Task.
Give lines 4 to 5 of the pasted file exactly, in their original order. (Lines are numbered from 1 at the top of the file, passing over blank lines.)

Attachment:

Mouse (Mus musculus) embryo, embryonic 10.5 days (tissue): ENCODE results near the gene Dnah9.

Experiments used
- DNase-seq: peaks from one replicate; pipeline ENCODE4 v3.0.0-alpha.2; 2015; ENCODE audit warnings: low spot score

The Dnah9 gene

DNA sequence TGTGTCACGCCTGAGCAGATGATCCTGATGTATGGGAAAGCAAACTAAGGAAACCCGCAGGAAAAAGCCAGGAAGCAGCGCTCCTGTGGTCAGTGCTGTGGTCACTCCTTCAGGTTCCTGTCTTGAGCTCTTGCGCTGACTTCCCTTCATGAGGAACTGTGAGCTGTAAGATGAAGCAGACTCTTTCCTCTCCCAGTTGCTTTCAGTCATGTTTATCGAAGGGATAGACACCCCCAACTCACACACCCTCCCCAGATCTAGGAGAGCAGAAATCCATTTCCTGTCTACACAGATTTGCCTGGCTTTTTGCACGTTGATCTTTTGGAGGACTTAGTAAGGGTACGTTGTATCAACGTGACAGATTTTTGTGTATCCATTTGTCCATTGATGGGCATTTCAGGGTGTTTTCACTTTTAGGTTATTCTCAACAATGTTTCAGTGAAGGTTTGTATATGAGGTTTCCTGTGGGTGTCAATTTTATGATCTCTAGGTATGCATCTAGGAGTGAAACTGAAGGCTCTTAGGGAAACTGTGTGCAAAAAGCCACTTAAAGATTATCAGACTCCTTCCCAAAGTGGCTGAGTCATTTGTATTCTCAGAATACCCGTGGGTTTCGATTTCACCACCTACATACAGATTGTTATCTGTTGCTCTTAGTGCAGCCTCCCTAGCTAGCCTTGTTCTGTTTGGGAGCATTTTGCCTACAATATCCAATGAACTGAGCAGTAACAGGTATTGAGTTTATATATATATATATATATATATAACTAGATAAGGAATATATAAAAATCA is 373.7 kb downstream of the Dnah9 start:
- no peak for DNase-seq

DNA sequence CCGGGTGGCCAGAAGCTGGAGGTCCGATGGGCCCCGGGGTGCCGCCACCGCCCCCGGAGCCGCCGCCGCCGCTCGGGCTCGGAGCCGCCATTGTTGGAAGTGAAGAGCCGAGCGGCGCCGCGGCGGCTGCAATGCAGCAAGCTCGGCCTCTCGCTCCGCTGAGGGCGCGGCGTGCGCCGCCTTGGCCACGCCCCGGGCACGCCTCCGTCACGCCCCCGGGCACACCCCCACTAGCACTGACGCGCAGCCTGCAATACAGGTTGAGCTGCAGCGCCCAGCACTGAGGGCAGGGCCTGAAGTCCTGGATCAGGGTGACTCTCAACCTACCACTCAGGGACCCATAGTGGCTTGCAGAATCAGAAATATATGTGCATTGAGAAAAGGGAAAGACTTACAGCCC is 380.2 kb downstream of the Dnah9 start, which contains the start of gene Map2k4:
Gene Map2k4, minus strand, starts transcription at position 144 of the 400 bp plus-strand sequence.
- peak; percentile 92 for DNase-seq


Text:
The Dnah9 gene

DNA sequence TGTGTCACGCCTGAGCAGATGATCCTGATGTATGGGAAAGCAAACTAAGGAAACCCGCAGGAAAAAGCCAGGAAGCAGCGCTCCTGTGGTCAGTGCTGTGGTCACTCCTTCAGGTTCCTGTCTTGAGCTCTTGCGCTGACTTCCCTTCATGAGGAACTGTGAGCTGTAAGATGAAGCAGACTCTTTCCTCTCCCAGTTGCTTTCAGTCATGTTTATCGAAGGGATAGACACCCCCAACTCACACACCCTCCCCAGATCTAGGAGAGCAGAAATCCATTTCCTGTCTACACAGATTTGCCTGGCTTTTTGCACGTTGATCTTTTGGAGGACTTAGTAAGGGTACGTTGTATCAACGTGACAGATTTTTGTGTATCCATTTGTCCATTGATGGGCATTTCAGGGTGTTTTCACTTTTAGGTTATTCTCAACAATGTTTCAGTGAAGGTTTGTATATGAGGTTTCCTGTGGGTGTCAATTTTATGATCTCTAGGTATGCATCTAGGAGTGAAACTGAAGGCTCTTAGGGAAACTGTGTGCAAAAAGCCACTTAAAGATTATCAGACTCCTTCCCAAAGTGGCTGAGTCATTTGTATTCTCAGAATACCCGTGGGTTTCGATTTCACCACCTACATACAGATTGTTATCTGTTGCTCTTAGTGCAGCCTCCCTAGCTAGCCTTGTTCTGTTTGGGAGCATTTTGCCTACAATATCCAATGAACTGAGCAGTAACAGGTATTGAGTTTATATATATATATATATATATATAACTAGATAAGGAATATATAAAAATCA is 373.7 kb downstream of the Dnah9 start: